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Wednesday, July 28, 2021

Back in the House

Sher Bahadur Deuba will need to hit ground running. Delhi must keep its expectations of Nepal’s new PM low.

By: Editorial |
Updated: July 14, 2021 7:50:57 am
Deuba, who has been sworn in as the prime minister as per the directions of the court, will need to prove his majority in parliament within 30 days.

One knot in Nepal’s political conflict has been untied with the country’s Supreme Court reinstating Parliament, and not just that, appointing Nepali Congress leader Sher Bahadur Deuba as the prime minister. The ruling is a setback to the ambitions of Khadga Prasad Oli, who has been at the centre of controversial decisions ever since his government lost the majority last December, when he dissolved Parliament and called for elections. When the Supreme Court reinstated the Nepal assembly, and Oli was unable to prove his majority on the floor of the House, President Bidya Devi Bhandari made an openly partisan move by dissolving parliament once again, announcing elections in November as Oli had wanted, and putting him in charge as prime minister. Given her apparent preference for Oli, it was hardly surprising that she declined to entertain Deuba’s claim to form the government with the backing of 149 parliamentarians in the 275-strong House. The Supreme Court has taken a dim view of the actions of both Bhandari and Oli.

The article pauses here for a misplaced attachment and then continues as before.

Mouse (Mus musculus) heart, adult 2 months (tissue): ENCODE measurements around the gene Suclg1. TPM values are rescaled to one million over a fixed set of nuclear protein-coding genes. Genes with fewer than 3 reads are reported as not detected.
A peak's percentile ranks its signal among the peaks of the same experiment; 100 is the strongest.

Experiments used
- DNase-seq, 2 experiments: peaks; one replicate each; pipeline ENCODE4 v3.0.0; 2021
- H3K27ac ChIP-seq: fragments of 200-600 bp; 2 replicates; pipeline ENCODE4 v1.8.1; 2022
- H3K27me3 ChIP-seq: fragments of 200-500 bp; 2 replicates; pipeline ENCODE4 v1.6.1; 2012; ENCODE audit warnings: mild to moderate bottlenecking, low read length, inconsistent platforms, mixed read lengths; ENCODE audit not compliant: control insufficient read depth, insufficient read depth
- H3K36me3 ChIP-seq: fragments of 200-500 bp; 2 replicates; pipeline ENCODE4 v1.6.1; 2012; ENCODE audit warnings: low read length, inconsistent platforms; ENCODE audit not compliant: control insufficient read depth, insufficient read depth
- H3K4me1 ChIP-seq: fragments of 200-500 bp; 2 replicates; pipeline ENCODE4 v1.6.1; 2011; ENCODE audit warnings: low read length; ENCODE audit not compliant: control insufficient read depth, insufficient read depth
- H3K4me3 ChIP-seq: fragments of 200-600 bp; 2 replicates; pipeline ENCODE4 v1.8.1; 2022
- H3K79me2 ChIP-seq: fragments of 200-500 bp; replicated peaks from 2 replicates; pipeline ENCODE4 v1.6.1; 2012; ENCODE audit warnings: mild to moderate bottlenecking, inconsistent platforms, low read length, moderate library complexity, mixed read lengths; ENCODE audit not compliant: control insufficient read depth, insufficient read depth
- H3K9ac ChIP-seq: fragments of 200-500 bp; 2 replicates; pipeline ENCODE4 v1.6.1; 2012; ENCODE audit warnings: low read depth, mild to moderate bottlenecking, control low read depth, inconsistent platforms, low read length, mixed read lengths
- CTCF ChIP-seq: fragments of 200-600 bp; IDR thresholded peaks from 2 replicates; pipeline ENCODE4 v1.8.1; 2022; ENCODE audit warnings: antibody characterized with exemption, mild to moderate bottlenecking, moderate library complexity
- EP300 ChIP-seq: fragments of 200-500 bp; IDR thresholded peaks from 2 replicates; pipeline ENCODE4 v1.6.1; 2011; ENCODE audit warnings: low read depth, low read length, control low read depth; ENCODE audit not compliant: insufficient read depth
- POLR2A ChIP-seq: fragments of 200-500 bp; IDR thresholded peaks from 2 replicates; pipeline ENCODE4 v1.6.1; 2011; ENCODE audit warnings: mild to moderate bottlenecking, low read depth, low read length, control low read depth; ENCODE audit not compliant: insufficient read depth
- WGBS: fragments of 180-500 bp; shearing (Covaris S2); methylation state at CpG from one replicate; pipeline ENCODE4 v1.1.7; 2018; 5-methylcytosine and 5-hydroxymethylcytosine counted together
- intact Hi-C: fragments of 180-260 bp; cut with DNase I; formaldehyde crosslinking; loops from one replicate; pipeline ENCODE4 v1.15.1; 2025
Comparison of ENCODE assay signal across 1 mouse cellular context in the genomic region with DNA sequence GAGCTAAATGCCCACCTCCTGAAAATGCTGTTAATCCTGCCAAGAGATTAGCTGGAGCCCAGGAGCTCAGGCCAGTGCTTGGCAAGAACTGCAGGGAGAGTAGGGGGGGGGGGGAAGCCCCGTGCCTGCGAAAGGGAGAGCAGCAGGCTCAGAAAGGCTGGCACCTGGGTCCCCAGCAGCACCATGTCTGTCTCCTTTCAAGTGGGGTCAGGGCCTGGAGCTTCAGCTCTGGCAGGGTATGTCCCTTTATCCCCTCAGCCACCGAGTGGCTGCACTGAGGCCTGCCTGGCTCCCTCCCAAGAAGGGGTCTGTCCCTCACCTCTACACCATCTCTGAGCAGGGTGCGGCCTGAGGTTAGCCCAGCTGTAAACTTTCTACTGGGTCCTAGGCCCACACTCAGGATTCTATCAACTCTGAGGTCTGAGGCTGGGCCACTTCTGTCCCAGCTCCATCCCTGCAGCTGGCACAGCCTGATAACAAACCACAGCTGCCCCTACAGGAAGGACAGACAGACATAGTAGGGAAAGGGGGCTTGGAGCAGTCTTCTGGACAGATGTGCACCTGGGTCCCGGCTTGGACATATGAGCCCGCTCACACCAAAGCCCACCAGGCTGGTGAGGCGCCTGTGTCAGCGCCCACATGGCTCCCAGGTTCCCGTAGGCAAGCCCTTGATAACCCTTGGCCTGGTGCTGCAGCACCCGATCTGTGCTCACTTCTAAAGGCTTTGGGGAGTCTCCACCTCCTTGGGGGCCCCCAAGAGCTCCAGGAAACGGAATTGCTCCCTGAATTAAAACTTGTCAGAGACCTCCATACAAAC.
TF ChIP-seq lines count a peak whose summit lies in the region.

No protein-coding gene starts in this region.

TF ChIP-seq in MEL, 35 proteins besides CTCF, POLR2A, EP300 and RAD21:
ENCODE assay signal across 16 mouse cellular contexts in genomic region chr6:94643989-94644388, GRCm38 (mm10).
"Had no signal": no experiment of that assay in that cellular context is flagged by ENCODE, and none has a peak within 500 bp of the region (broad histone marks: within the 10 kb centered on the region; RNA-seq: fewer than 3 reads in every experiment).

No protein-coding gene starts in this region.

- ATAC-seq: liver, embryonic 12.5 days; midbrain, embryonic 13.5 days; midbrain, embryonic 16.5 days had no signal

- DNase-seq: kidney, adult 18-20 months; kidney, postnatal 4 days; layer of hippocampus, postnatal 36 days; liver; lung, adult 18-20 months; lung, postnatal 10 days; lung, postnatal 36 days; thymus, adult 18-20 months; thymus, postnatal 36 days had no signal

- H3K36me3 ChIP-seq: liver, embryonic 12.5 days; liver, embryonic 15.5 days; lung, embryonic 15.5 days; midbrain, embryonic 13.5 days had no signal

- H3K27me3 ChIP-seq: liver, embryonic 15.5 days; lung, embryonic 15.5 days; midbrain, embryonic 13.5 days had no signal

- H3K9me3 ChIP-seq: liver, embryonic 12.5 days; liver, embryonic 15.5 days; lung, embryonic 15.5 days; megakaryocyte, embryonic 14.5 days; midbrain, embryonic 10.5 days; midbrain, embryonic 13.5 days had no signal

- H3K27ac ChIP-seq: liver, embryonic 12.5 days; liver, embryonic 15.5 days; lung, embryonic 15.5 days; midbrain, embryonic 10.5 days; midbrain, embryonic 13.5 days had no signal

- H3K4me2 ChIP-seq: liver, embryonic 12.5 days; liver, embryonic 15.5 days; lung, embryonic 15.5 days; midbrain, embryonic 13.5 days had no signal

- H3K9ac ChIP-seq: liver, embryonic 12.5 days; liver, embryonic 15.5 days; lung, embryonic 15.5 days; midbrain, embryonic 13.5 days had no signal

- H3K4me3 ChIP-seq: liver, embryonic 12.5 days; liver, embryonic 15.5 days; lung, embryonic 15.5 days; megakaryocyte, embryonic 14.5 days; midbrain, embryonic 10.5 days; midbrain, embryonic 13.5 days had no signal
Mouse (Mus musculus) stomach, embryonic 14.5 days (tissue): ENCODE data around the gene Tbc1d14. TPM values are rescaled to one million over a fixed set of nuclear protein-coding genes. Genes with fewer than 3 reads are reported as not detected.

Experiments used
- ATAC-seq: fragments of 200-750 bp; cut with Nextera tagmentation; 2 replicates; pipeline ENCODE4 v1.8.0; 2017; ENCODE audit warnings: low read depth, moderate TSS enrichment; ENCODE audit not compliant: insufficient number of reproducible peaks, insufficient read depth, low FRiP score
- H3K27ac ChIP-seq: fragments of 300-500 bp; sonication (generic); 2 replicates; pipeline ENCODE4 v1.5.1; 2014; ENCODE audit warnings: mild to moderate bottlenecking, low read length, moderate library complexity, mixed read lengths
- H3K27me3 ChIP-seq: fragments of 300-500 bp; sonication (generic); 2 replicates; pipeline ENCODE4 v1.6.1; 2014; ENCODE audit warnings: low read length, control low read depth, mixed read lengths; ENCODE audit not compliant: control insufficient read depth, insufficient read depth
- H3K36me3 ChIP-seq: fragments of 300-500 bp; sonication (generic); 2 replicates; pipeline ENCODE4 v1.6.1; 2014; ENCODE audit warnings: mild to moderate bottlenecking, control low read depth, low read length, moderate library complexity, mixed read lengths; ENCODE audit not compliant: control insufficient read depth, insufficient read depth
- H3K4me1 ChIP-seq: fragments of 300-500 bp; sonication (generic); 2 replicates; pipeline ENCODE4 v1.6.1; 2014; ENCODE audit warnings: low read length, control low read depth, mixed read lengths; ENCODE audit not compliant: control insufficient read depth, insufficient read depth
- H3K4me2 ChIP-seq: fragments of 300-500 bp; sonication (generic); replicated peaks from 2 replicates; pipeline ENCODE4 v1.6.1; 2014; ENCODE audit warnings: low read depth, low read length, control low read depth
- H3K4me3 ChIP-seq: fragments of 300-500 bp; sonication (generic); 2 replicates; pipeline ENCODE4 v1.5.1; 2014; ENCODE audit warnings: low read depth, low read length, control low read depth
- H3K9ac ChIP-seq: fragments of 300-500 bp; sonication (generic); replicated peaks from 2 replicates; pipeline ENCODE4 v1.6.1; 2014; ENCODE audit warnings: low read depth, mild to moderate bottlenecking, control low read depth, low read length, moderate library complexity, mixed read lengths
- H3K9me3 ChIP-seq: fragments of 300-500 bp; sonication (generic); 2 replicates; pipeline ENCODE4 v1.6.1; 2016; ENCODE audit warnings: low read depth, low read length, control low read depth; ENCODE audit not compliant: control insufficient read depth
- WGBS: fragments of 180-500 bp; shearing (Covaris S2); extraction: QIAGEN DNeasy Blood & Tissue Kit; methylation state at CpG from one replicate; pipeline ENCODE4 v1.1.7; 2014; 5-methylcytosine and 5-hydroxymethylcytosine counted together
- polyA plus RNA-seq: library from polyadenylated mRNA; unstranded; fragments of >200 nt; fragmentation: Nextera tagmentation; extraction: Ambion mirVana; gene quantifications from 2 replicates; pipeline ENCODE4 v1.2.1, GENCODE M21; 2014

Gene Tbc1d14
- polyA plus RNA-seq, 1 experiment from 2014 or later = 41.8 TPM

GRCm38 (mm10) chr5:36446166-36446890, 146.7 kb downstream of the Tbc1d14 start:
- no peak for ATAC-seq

Deuba, who has been sworn in as the prime minister as per the directions of the court, will need to prove his majority in parliament within 30 days. It is unclear if the 146 parliamentarians who filed a writ in the Supreme Court against the House dissolution continue to support him. The uncertainty could well continue. No stranger in Delhi, Deuba, who has served as prime minister four times before, and the Nepali Congress, have been traditional allies of the Indian political establishment. In a situation in which India finds itself on high alert against the Chinese Army at the Line of Actual Control in eastern Ladakh, having a friend in Kathmandu certainly helps.

Deuba’s last visit to Delhi was in 2017, after he had been sworn in as PM. He was in office for a period of nine months at the time until the 2018 elections saw Oli make a big comeback. Delhi would be wise not to hype up this friendship or have unrealistic expectations of Nepal’s new PM. No politician in Nepal can afford to be seen as close to Delhi. No government in Kathmandu, however friendly with India, can afford to turn its back on China, which is funding a slew of infrastructure projects in the country. It is heartening that the Supreme Court’s appointment of Deuba as the prime minister has left little room for “foreign hand” theories. The instability since last December saw Nepal’s political leadership pay little attention to the pandemic and its management. The country was also badly affected by the second wave that left India devastated. Though the number of daily cases has come down now, Nepal is short of vaccinations and is struggling to get its tourism industry, a mainstay of its economy, up on its feet. Deuba will need to hit the ground running.

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